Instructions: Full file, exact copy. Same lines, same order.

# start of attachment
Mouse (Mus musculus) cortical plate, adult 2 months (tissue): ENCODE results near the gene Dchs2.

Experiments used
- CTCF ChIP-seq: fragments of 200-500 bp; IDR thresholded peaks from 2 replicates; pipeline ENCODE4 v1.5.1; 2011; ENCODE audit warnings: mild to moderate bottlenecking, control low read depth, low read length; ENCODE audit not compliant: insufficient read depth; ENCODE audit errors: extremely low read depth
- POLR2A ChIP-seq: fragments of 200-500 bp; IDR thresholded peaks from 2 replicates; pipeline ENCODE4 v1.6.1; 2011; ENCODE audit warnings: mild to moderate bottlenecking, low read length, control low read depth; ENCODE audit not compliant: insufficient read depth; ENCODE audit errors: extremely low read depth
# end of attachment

Mouse (Mus musculus) cortical plate, adult 2 months (tissue): ENCODE results near the gene Dchs2.

Experiments used
- CTCF ChIP-seq: fragments of 200-500 bp; IDR thresholded peaks from 2 replicates; pipeline ENCODE4 v1.5.1; 2011; ENCODE audit warnings: mild to moderate bottlenecking, control low read depth, low read length; ENCODE audit not compliant: insufficient read depth; ENCODE audit errors: extremely low read depth
- POLR2A ChIP-seq: fragments of 200-500 bp; IDR thresholded peaks from 2 replicates; pipeline ENCODE4 v1.6.1; 2011; ENCODE audit warnings: mild to moderate bottlenecking, low read length, control low read depth; ENCODE audit not compliant: insufficient read depth; ENCODE audit errors: extremely low read depth